What can be hard for kind-hearted people is to consciously realize how the group mind functions, because this can lead to the dissolution of the social illusions upon which a kind-hearted person may rely, and leads to the depressing realization that shrewd manipulation may be required to bring about the more educated, progressive, hospitable, and equal world our hearts tell us is possible. This leads to the question of how "real" such a world is, or if it can ever be achieved "in earnest", if manipulation is required to bring it about. How do you ethically manipulate people to become more ethical? How do we "manipulate" people to make good choices? Because, then, are those even their own choices? Yet, the answer to these questions lies in how you choose to utilize this information. You prove to yourself that the information can be used for good, and how that is done, by doing it. If you feel encouraged to take part in this mass manipulation, for the good of mankind, and you are influenced to do so by media such as this post, this book, or by the documentary "Rule from the shadows", then you are indeed as much manipulated as you are doing the manipulating. So where do we draw the line between manipulating and being manipulated? It is as if something gives birth to itself, through us, and we are just a tool for It as much as we are the blacksmith of It. Contradictions abound, yet we must do what we must do for the good of mankind.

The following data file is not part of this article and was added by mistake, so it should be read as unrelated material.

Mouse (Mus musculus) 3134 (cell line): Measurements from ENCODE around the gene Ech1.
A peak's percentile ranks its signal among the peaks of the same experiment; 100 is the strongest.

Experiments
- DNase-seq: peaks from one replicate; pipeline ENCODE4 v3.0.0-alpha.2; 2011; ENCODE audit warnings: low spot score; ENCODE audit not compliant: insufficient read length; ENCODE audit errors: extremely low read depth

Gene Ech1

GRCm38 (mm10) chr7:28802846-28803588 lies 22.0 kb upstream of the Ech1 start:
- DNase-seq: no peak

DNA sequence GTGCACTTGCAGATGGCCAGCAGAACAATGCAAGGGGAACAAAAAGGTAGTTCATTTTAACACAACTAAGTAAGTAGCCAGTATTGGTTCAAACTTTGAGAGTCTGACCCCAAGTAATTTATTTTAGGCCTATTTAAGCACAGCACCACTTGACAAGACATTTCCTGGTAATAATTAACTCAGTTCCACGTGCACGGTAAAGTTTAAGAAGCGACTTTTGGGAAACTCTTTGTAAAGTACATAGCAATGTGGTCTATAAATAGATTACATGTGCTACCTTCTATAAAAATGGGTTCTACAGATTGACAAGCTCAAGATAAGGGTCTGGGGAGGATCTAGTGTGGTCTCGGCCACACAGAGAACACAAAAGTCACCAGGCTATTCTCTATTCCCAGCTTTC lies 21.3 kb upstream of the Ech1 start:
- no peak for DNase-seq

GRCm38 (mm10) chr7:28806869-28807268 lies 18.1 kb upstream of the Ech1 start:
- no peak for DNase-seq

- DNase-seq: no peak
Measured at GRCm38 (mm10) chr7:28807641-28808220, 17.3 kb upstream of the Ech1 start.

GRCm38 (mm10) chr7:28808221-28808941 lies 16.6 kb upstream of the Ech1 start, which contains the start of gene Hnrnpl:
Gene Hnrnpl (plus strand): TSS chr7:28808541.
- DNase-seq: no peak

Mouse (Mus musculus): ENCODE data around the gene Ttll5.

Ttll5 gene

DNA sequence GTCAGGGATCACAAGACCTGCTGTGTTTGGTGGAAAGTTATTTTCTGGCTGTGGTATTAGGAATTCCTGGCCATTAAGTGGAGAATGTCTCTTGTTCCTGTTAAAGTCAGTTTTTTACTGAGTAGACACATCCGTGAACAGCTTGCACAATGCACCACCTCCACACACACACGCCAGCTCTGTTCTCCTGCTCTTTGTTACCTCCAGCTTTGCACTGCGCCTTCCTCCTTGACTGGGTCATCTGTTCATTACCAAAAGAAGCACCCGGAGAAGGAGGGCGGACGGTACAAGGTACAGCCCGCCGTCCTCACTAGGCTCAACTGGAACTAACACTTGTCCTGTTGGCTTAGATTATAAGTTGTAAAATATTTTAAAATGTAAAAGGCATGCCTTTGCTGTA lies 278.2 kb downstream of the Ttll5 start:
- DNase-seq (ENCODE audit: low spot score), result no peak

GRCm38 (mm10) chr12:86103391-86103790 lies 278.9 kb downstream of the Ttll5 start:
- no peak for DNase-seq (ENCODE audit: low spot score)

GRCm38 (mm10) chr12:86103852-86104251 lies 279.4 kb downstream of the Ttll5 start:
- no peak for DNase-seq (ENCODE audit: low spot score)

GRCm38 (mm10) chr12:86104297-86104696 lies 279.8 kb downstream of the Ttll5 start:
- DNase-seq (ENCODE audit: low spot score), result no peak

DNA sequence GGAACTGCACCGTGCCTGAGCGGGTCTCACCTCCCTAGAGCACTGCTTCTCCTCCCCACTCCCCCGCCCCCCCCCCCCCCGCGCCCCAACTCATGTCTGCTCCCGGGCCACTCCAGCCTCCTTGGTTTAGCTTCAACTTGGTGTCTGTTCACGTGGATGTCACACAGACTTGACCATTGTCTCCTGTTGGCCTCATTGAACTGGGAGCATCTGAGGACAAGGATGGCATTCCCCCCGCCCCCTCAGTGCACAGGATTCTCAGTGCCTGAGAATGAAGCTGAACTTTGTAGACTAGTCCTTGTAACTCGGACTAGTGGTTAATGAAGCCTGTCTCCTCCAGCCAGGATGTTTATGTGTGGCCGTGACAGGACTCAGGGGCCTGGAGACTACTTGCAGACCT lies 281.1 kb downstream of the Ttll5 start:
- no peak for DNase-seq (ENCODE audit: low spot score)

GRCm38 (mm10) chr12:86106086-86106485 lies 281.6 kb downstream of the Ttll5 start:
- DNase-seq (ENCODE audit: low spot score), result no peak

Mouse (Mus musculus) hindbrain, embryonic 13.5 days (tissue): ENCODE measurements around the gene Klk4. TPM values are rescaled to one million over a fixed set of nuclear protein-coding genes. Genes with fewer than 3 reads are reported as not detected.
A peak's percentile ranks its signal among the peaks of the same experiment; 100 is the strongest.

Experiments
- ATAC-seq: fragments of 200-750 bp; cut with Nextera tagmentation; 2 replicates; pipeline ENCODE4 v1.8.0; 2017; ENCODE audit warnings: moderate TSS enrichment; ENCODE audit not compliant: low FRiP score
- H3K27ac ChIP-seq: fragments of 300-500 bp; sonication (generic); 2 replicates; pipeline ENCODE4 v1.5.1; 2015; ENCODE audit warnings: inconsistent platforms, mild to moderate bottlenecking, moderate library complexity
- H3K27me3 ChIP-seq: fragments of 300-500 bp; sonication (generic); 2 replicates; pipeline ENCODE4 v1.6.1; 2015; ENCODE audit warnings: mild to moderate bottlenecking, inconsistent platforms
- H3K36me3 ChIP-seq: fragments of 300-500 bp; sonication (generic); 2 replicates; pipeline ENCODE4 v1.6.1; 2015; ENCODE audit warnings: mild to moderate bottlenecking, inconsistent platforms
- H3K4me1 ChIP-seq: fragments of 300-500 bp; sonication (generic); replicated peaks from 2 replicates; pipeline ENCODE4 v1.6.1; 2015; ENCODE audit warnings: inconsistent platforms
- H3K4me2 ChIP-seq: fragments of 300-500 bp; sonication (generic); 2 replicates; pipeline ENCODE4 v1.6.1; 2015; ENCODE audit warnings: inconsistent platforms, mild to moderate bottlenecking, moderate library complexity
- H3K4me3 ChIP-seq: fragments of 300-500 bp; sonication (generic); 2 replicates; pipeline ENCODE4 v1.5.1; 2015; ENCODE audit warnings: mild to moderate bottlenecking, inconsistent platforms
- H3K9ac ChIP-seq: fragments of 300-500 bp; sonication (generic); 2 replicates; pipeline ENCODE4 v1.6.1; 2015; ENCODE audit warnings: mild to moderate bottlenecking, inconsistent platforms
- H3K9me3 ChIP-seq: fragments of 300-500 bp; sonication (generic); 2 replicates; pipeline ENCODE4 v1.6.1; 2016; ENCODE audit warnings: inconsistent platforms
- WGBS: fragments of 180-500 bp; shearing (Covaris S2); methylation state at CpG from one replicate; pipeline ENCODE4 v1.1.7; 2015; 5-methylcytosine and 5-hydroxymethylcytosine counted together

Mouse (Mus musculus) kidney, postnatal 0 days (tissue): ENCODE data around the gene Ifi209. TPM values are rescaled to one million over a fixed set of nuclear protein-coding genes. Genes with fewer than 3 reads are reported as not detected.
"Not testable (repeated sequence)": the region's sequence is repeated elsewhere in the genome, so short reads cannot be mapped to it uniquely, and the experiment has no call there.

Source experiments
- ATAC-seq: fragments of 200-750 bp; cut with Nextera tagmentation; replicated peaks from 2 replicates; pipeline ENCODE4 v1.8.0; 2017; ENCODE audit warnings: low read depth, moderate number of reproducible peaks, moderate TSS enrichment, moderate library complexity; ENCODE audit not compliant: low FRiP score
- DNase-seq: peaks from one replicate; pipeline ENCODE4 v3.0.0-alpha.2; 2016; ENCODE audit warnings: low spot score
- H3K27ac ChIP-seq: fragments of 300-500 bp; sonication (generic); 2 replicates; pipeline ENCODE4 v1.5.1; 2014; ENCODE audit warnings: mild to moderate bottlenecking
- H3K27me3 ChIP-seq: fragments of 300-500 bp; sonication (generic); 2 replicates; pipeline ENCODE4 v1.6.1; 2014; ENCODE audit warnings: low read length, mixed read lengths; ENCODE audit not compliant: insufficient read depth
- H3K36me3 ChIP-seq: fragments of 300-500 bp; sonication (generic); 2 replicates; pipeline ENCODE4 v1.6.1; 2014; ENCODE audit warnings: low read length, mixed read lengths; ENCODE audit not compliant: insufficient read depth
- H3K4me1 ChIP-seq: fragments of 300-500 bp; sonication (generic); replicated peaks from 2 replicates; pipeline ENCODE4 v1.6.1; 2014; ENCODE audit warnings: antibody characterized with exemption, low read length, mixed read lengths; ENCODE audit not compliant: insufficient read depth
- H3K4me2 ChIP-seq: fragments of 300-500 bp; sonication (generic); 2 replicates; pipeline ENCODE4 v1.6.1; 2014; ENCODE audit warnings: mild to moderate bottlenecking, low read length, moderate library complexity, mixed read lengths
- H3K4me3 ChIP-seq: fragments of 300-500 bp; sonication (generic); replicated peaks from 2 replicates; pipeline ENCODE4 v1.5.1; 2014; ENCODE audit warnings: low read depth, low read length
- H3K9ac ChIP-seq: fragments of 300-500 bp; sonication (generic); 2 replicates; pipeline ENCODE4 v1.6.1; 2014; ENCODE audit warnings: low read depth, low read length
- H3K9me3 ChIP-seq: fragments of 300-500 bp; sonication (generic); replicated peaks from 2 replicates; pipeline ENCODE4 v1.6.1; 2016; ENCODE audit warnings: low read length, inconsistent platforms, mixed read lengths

Perhaps the real solution is the dissolution of separation, the realization that dichotomy is almost always false, and that self-interest and altruism may be quite intertwined, after all. Because what is good for others is also good for oneself, if you go about it just right. After all, there is only One of Us here. Just as there is only One user on Openbook, and that user is All of Us. ;) The Single User: Anonymous. LOL!